24.09.16 – 20.11.16
With Kamp Kataloog by Swiss artist and writer Jérémie Gindre, KIOSK ushers in autumn. This third and final episode of Gindre’s exhibition project Camp Catalogue follows the first instalment in summer 2015, at La Criée centre d’art contemporain in Rennes, and a second camp in spring 2016 at La Kunsthalle in Mulhouse.
At KIOSK, Gindre takes us on an excursion through his temporary campsite, systematically revealing along the way a poetic study of the morphology of campsites and their natural surroundings. The exhibition assumes the function of a tourist site or centre of expertise and education like a national park or a bird sanctuary. From different vantage points, scales, and vistas, Gindre casts a critical yet playful eye on our accepted exhibition codes and our continual urge to domesticate nature. The title Kamp Kataloog brings together the notions of cultivated and unspoilt landscapes, the inventory, and that which eludes description. The ‘catalogue’ refers to scientific inventories and the different disciplines that make use of them: botany, geology, ornithology ...
During our visit, we are introduced to six ‘drawing clubs’, as Gindre calls the framed ink drawings. They classify elements from nature; like pine cones, for instance, that are shown as a brilliantly diverse type in C for Cones. Further on, Une Glissade is an attempt to capture the kind of monumental landslides that are hard to wrap one’s head around, and we also encounter a parade of abstracts portraits of Prairie grass. Series of 8, 9, 12 and 24 drawings accumulate over time and are presented as a group. In some cases, an additional one joins them: Gindre calls these ‘intruders’, and they highlight the common traits in the group.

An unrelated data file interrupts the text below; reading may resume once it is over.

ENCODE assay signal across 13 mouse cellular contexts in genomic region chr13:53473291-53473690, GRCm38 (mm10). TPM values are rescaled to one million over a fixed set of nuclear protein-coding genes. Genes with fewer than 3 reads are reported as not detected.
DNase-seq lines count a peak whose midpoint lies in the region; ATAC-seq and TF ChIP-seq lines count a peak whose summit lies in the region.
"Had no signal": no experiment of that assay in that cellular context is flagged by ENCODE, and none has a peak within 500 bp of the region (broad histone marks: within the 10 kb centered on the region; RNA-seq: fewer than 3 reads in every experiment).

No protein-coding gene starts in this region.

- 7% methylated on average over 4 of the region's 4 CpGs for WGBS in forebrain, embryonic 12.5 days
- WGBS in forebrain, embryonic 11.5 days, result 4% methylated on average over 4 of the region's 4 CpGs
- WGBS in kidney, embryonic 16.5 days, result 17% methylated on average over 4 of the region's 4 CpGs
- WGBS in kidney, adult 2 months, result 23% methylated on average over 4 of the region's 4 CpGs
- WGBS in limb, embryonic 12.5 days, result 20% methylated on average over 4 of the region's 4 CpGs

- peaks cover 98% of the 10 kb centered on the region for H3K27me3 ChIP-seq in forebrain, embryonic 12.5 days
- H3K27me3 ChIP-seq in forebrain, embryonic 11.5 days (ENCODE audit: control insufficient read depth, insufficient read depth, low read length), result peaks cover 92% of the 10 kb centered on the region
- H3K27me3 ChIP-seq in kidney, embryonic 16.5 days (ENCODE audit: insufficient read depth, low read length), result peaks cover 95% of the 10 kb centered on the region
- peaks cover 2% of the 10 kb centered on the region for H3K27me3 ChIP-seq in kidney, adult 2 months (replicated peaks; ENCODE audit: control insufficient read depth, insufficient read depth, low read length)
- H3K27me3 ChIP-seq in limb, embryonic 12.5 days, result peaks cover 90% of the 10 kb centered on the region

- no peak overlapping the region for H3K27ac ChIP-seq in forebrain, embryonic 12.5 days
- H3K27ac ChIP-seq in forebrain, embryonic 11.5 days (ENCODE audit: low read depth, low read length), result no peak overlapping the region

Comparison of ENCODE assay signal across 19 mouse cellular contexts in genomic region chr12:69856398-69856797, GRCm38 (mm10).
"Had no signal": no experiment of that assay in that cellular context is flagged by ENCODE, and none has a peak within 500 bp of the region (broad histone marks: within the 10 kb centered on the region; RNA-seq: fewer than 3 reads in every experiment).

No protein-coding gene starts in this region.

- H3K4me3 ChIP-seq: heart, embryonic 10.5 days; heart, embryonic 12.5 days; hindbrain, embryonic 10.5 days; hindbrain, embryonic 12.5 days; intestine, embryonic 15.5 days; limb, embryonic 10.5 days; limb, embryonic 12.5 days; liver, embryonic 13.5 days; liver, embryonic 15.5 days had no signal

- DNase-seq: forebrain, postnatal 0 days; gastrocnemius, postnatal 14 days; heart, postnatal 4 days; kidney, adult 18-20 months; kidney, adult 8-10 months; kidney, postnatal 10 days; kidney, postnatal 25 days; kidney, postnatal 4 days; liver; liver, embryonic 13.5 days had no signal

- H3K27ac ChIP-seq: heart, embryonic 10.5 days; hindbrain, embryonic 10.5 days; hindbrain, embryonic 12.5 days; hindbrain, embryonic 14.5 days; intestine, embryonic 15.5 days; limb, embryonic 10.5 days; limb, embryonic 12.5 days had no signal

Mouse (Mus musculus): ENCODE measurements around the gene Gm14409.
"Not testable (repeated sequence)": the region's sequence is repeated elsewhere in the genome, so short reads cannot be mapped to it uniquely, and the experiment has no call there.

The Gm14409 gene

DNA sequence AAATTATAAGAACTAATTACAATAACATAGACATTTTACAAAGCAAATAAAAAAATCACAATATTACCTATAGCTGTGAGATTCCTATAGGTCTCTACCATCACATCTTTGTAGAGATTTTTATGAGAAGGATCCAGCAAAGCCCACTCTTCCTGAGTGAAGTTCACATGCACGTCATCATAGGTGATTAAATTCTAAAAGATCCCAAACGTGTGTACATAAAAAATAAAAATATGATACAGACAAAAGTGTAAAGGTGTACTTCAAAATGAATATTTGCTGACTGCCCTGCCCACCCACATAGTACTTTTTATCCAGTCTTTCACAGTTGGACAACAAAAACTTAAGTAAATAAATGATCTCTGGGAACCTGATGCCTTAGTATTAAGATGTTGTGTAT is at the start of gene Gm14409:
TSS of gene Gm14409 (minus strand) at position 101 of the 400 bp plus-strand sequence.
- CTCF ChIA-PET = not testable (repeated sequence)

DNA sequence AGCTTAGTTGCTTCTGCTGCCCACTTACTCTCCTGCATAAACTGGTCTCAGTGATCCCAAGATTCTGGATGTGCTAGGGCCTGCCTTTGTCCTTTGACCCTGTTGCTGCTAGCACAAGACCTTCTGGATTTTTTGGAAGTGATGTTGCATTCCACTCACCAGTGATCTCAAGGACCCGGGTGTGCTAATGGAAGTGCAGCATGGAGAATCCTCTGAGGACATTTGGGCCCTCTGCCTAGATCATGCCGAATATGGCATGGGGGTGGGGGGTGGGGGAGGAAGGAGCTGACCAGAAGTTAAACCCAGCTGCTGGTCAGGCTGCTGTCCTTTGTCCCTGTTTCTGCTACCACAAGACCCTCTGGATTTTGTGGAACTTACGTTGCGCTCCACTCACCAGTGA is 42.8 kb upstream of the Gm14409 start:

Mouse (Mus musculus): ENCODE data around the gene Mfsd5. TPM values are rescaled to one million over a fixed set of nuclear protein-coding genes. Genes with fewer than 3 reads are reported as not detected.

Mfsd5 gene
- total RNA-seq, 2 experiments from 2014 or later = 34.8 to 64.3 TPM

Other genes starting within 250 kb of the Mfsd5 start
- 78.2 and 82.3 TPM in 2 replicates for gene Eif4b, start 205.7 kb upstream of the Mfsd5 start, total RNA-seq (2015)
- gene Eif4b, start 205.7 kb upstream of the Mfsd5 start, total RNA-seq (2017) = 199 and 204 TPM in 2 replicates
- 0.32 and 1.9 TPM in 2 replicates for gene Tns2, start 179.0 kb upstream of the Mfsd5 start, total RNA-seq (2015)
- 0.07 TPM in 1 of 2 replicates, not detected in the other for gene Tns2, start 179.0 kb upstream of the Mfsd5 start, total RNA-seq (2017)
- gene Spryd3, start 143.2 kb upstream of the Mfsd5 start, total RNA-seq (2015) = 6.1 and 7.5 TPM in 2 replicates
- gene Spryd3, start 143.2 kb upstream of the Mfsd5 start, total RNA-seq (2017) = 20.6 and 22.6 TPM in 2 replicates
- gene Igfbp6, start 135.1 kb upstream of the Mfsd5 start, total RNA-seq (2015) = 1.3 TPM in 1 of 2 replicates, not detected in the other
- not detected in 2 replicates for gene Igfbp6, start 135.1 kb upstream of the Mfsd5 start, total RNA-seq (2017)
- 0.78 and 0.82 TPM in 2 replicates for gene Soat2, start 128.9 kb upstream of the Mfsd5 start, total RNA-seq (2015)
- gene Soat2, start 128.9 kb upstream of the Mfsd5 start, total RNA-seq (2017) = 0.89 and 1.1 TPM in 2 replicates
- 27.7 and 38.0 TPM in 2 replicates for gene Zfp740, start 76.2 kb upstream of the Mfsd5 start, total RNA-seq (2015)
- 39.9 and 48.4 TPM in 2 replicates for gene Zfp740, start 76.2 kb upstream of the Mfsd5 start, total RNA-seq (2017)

Unlike the serial and accumulative drawings, the wooden furniture seem designed to slow down time. The bridge, bench and fountain evoke actions linked to walking: drinking, observing, resting, crossing a line, finding our way. The title L’utile & l’agréable, however, indicates that these objects are more than their function. They echo the (artificial) rustic style of national parks that enhances the illusion of an authentic experience to make our time out as aesthetically pleasing as possible.
The two tableaux-textes on canvas head in a more narrative direction, and function as open windows on a different time and space. Les Sapins, for instance, is an adapted excerpt from Lewis & Clark’s diaries from their early-nineteenth-century expedition through the North-American west. The story can be read like a painting, or looked at like a page from a book turned painting. Like these textual paintings, the black line-drawings on the walls suggest new horizons branching out from the exhibition space.
In narration and drawing, Gindre creates an autumnal landscape infused with the fragrances of beeswax and wood, for two months of slowly shortening days and where, with a little imagination, we may hear the sound of falling leaves and pine cones, the crackle of a campfire or a finch, singing in his peculiar dialect. The artist alternately assumes the perspective of a child, a scientist, an explorer and a tourist, and invites us to walk down the trails he has set out, but above all to stray from them.
On the occasion of the exhibition, Jérémie Gindre’s artist’s book Camp Catalog, presenting the drawings and texts from the project, is published by Lendroit éditions in cooperation with La Criée, Rennes, La Kunsthalle, Mulhouse, and KIOSK.